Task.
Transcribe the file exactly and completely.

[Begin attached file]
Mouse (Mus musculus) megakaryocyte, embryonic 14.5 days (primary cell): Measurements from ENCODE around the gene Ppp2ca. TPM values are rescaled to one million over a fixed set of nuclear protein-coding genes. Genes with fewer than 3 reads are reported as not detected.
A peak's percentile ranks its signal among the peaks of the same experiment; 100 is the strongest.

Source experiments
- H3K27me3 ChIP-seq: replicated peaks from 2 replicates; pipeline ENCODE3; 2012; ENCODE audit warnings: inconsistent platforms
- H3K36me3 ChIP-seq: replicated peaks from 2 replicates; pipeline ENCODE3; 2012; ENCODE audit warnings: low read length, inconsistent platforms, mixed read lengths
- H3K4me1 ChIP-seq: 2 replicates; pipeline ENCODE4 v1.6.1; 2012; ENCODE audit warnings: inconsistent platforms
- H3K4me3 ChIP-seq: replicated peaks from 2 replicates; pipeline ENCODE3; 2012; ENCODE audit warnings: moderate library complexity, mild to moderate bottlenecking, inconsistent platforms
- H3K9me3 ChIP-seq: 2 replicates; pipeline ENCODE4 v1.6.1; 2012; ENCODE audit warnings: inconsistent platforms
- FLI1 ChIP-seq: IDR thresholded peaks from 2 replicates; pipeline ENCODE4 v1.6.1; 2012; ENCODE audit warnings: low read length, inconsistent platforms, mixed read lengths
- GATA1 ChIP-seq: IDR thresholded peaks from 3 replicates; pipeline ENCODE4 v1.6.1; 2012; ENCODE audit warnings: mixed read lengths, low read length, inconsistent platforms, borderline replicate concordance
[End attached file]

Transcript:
Mouse (Mus musculus) megakaryocyte, embryonic 14.5 days (primary cell): Measurements from ENCODE around the gene Ppp2ca. TPM values are rescaled to one million over a fixed set of nuclear protein-coding genes. Genes with fewer than 3 reads are reported as not detected.
A peak's percentile ranks its signal among the peaks of the same experiment; 100 is the strongest.

Source experiments
- H3K27me3 ChIP-seq: replicated peaks from 2 replicates; pipeline ENCODE3; 2012; ENCODE audit warnings: inconsistent platforms
- H3K36me3 ChIP-seq: replicated peaks from 2 replicates; pipeline ENCODE3; 2012; ENCODE audit warnings: low read length, inconsistent platforms, mixed read lengths
- H3K4me1 ChIP-seq: 2 replicates; pipeline ENCODE4 v1.6.1; 2012; ENCODE audit warnings: inconsistent platforms
- H3K4me3 ChIP-seq: replicated peaks from 2 replicates; pipeline ENCODE3; 2012; ENCODE audit warnings: moderate library complexity, mild to moderate bottlenecking, inconsistent platforms
- H3K9me3 ChIP-seq: 2 replicates; pipeline ENCODE4 v1.6.1; 2012; ENCODE audit warnings: inconsistent platforms
- FLI1 ChIP-seq: IDR thresholded peaks from 2 replicates; pipeline ENCODE4 v1.6.1; 2012; ENCODE audit warnings: low read length, inconsistent platforms, mixed read lengths
- GATA1 ChIP-seq: IDR thresholded peaks from 3 replicates; pipeline ENCODE4 v1.6.1; 2012; ENCODE audit warnings: mixed read lengths, low read length, inconsistent platforms, borderline replicate concordance